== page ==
I am planning on building a 2' deep floating workbench on both sides of my 2 1/2 car garage. My plan was to run a 2x4 the length of the wall 4' up from the floor. This would be screwed into each of the studs with 2 wood screws per stud which are 16" apart. I was then going to build boxed frames by taking 2 2x4's and 3 2x2's. The 2x2's would be screwed into the 2x4's on both sides and the center. 3/4' plywood would be screwed to the top of the frame. The frame would then be screwed to the 2x4 that is running the length of the wall with lag bolts going through the frame the 2x4 and into the wall studs.

The wood I selected to use is labeled as Kiln-dried Whitewood from Lowe's which they state is usually Aspen or Spruce.

My question is how much weight would this be able to support? I would like to be able to mount a Miter Saw, a bench grinder, bench clamp, etc. I am also planning on building a matching shelf 2' from the ceiling for light storage of miscellaneous items, PVC pipes, etc.

Ok I found a picture of someone doing what I was looking for.

enter image description here

  • 2
    didn't we just discuss something almost identical to this? You really want some form of support on the side away from the wall -- feet, angle braces below or above, chains above... Simplest is to put the bench on top of a few cabinets, which would also give you drawer space.
    – keshlam
    Commented Sep 25, 2014 at 22:19
  • 2
    For a work bench, you want it to be as sturdy as possible. I'd want more legs, not fewer. Especially in a garage, where you could potentially be putting lawn mowers and such on the bench.
    – Tester101
    Commented Sep 26, 2014 at 8:54
  • 2
    I use two 4x4s for my workbench - no back legs. The bench top sits on a 2x6 going across the back, anchored to wall. This thing isn't going anywhere but can't see getting rid of the legs since sometimes I have a good 1000 pounds on it.
    – DMoore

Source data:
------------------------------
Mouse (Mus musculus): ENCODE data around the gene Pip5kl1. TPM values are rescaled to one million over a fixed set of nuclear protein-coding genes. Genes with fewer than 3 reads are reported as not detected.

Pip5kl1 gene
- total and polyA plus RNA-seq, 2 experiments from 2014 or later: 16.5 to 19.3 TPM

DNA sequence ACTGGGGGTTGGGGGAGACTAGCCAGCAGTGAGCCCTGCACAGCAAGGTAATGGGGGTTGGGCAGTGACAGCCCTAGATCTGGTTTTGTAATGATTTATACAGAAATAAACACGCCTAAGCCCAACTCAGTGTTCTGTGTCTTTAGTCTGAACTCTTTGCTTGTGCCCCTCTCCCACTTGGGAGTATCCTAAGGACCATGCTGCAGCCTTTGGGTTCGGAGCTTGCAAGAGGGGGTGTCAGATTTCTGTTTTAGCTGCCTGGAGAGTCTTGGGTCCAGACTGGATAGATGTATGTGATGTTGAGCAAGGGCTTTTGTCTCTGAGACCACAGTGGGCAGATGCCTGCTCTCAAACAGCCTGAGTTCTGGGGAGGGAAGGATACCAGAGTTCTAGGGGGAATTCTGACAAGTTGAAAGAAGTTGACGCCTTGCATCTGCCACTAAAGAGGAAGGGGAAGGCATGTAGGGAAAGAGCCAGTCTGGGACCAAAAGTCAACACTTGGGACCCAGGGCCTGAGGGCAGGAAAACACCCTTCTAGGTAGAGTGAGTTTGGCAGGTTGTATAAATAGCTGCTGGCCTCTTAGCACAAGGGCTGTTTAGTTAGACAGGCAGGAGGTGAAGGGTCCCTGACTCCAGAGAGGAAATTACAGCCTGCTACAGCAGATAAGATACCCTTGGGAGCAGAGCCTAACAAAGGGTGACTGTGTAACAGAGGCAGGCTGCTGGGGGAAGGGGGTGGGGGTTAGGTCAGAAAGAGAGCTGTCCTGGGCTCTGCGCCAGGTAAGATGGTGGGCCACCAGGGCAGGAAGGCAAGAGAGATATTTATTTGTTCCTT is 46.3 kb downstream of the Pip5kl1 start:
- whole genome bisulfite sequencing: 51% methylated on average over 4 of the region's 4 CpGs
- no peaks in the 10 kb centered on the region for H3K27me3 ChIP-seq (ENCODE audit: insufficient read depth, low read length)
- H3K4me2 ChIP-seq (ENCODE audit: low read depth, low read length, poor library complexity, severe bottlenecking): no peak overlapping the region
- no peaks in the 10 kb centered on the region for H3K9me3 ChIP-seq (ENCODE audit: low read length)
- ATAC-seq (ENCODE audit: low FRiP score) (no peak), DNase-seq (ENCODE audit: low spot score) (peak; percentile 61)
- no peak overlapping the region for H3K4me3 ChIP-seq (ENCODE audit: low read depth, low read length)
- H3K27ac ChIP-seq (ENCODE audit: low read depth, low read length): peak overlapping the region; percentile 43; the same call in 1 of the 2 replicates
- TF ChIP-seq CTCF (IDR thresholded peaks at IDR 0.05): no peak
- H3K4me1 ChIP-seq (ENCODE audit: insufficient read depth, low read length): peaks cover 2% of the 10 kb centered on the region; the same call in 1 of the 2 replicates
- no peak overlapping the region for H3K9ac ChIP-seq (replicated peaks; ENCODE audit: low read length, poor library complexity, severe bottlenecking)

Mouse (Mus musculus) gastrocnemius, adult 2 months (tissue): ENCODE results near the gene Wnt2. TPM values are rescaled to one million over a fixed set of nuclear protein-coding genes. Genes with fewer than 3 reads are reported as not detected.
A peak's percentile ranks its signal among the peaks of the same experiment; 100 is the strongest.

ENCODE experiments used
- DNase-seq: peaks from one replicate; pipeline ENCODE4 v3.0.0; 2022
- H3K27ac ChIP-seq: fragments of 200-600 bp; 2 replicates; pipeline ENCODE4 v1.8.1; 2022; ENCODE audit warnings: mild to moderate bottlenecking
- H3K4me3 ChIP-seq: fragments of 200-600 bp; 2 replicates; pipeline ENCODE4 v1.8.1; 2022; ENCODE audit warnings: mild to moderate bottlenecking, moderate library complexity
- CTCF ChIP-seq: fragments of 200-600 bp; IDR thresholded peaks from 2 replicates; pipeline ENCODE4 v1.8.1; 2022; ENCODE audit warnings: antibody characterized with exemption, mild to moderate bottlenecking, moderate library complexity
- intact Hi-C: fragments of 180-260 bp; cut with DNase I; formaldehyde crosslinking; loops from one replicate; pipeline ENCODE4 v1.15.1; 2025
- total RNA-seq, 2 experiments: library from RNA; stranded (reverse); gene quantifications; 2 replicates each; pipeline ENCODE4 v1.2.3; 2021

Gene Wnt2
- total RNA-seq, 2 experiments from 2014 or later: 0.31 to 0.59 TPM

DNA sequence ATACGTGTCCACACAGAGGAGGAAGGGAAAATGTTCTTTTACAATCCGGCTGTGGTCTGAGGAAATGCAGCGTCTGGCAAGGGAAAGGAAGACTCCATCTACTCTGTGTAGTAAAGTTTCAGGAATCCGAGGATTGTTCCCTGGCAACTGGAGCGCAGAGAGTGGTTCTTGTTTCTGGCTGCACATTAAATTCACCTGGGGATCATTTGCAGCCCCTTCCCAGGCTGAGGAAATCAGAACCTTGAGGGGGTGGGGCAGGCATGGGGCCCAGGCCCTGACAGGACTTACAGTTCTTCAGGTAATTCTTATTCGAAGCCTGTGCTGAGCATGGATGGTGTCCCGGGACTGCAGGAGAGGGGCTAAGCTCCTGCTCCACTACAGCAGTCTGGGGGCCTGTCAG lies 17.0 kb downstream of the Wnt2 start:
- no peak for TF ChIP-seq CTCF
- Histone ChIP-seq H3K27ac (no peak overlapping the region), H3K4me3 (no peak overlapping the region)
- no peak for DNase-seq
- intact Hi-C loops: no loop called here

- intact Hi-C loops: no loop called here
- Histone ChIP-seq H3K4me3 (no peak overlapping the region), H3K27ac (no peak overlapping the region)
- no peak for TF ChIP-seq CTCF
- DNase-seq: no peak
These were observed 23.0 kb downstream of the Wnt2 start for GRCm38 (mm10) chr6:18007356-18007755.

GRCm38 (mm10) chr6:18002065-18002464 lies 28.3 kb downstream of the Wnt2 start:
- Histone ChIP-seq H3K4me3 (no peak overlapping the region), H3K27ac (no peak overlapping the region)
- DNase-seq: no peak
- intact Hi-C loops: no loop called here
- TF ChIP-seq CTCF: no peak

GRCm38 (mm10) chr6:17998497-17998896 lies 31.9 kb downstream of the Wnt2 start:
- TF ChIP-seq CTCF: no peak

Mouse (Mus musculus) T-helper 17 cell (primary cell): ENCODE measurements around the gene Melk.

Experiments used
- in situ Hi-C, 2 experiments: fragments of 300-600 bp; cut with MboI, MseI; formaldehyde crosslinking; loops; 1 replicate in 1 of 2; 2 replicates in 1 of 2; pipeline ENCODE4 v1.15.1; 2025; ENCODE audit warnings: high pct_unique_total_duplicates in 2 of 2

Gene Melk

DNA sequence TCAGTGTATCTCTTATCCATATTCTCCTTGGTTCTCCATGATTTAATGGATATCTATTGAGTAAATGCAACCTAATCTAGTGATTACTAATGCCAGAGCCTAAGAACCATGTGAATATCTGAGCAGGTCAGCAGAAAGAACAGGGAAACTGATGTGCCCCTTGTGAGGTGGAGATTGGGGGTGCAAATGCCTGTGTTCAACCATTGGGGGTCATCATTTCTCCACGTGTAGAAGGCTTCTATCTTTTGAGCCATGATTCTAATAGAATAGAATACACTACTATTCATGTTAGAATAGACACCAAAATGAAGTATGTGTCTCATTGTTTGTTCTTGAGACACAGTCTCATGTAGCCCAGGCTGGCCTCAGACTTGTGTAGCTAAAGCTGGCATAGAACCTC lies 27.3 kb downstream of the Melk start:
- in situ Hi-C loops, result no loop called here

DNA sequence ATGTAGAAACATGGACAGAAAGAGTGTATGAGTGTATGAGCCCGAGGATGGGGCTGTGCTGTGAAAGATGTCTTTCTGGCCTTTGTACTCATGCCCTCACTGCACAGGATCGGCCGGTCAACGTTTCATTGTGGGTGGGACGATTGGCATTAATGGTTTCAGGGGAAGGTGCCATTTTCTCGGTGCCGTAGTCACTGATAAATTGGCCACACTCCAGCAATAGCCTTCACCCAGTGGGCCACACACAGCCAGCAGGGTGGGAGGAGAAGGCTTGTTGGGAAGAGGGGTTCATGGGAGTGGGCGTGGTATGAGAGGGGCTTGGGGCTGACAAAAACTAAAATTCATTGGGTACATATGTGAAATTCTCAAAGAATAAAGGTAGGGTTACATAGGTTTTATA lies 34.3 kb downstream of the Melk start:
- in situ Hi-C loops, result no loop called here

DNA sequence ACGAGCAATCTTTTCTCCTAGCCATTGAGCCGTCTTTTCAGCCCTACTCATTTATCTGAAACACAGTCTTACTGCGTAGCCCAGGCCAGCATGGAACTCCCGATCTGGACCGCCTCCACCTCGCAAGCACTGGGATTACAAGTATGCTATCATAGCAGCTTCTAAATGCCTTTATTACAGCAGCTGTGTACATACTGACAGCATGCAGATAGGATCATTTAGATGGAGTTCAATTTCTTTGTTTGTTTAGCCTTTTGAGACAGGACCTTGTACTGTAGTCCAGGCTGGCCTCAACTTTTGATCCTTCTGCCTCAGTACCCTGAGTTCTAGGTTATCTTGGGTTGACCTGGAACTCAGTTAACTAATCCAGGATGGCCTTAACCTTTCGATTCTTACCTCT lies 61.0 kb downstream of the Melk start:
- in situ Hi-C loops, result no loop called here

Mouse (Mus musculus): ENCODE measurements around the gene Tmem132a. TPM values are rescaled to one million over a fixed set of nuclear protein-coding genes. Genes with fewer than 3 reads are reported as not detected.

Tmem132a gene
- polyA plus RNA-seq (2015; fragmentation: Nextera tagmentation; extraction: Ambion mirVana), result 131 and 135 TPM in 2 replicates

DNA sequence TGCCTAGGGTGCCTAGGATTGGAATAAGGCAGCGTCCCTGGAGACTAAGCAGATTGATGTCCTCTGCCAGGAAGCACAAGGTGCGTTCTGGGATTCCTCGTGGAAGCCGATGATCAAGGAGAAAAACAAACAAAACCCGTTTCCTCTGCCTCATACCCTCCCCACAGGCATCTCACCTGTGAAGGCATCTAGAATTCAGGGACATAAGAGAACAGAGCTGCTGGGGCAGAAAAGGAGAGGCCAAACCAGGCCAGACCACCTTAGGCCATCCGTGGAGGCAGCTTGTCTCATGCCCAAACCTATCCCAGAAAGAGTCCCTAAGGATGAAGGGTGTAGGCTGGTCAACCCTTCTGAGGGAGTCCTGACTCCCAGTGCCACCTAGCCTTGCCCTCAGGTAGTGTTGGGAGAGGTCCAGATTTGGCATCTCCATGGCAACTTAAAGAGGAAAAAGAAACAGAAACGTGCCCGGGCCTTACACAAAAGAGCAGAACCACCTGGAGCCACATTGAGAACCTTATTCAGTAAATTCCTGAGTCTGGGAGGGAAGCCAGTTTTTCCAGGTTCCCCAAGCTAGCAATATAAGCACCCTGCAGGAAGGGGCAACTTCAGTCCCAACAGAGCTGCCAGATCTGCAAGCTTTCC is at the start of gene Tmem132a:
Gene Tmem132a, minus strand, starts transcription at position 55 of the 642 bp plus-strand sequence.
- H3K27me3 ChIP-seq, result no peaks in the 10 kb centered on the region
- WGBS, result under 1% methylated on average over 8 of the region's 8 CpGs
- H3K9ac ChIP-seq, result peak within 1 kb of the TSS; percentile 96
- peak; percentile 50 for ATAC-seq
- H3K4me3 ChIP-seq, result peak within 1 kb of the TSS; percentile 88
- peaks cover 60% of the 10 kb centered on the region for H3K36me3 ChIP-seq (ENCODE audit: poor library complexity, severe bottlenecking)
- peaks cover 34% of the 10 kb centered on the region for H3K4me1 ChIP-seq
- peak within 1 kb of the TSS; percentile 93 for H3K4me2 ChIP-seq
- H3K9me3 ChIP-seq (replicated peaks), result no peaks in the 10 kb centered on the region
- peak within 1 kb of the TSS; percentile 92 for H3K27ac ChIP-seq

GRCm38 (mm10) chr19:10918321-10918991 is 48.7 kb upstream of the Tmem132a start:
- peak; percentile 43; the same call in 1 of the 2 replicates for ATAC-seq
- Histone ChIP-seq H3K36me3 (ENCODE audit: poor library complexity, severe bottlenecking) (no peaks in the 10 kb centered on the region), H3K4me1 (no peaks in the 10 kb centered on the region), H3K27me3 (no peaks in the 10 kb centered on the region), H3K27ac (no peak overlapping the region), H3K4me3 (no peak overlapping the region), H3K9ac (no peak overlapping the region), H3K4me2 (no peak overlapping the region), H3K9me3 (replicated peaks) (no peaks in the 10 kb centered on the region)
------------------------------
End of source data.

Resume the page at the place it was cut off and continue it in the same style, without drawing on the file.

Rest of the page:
Commented Sep 26, 2014 at 17:14
  • can you include a sketch/drawing? Much easier to picture what you are aiming for.
    – DA01
    Commented Sep 27, 2014 at 4:24
  • 1
    Related question: diy.stackexchange.com/questions/49153/…
    – DA01
    Commented Sep 27, 2014 at 4:25

3 Answers 3


I'd look at a running some braces from underneath the front of the bench back to the wall at a 45 degree angle or so. That will hold a lot of weight.


One immediate thought I had was if you used metal pipes. What I mean by that is to purchase some flanges and mount those into the studs.
Iron Flange

Then you can tighten a metal pole into that which then will act as the brace. Then by cutting holes through the 2x4s of the bench you can slide it on.

Its the same principle as those cheap floating shelves from Home depot that are hollowed out in the center that work with a bracket that looks like this.


  • I'm not convinced normal mounting hardware would be able to withstand the torque. Remember, the floating shelves can't carry as much weight as shelves with (what amount to) diagonal bracing... even the ones which have an anti-torque arm.
    – keshlam
    Commented Oct 1, 2014 at 20:00
  • At 165lb I hung off a 1" diameter pipe that was turned into a flange similar to above pic. It had 2 3" screws driven into the stud. My wife wanted floating book shelves with reclaimed wood and dug the "industrial look" of gas pipes and flanges as the mounting hardware. After doing it I was really shocked at the strength.
    – treeNinja
    Commented Oct 1, 2014 at 20:55

I built a similar work bench, you will want some support underneath.

I did 2 braces for support on each beam. They were cut from ¾” plywood and shaped like a right triangle with 16” legs on each side.

Picture from the instructions (with just 1 support on one side, I did both sides):

enter image description here

For more information see: Danny Lipford Workbench Questions

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